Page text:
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"[A]n unmitigated disaster for our basketball program"?

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With RBC Center attendance a hot topic of late, the N&O caught up with former athletics director Les Robinson as well as new BFF and former Raleigh mayor Tom Fetzer to discuss the issue.

According to Fetzer, Sendek predicted "an unmitigated disaster for our basketball program if you get us out there. Please. And don't build this thing bigger than 17,500 or we won't be able to fill it."

Efforts to reach Sendek for comment were unsuccessful, but Robinson confirmed that he and Sendek expressed their concerns at time.

"I told some people - so did Herb, I think - that playing in a place like Reynolds is worth five points a game, more than five in some of the tougher games probably," Robinson said. "It's the same at Duke. The home advantage changes some when you go to a big, big building. But there just weren't any realistic options at the time. Renovating Reynolds would have cost an absolute fortune, and there still wouldn't have been a way to add parking."

Yes, the off-campus location is a problem to an extent.  I know I went to fewer basketball games than I wanted to my freshman year because I wasn't allowed to have a car on campus and finding transportation to the arena was difficult and discouraging.  But for alumni--the bulk of the fan base--making the drive either way, what's the difference?  None that I can see.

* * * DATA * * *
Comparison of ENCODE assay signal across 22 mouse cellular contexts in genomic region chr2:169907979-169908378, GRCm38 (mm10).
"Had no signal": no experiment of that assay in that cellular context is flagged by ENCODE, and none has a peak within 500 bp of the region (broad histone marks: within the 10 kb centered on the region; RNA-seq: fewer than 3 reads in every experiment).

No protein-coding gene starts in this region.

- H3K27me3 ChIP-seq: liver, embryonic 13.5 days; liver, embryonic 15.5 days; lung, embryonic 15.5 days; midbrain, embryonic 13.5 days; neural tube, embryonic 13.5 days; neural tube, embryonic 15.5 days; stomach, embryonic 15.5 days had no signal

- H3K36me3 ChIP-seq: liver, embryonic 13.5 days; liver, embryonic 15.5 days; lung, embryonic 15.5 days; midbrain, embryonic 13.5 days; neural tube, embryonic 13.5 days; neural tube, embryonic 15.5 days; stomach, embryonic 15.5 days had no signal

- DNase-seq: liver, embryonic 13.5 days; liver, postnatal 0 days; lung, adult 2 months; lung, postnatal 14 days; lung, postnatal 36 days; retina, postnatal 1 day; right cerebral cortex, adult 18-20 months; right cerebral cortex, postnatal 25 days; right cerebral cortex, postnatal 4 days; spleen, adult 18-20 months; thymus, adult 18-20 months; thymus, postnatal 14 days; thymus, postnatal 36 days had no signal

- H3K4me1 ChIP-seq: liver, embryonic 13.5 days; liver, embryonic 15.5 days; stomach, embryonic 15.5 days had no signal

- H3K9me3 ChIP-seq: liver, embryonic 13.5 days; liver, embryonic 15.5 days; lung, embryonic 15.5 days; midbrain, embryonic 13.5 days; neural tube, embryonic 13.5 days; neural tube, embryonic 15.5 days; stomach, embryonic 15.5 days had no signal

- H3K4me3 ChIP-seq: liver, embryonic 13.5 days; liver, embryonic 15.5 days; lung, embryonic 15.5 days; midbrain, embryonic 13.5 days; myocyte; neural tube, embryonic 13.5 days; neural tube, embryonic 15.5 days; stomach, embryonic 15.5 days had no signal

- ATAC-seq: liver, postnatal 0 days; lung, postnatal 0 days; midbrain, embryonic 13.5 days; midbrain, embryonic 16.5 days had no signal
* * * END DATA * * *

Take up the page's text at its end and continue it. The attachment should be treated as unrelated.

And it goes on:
The method by which tickets are assigned probably could use some changes. And the building is too big, no doubt.  I'd say about 4,000 seats too big.  I'm not sure we'll ever fill it on a regular basis, barring a step forward by the program into a top-10 mainstay.

But..."unmitigated disaster"?  Strong words based on the assumption that the Reynolds atmosphere is worth five points a game, which is almost certainly not true.

Ken Pomeroy looked at the home court advantage a while back and suggested that it is the baseline factors that affect every road team everywhere--unfamiliar surroundings, a break in normal routine--that explain the bulk of teams' road struggles.  Which is not to say that the size or intensity of the home crowd doesn't matter, just that it's probably not as significant an influence as it seems.  

At any rate, the crux of the matter is this, noted by Robinson at the end of the article:

"Once State gets it going again, attendance will not be a issue," Robinson said. "There probably won't be enough seats then. Winning is the key to attendance. That'll always be the way to fill the seats."

I've seen enough important games at the RBC Center to feel comfortable with this: if the wins come, the atmosphere will take care of itself.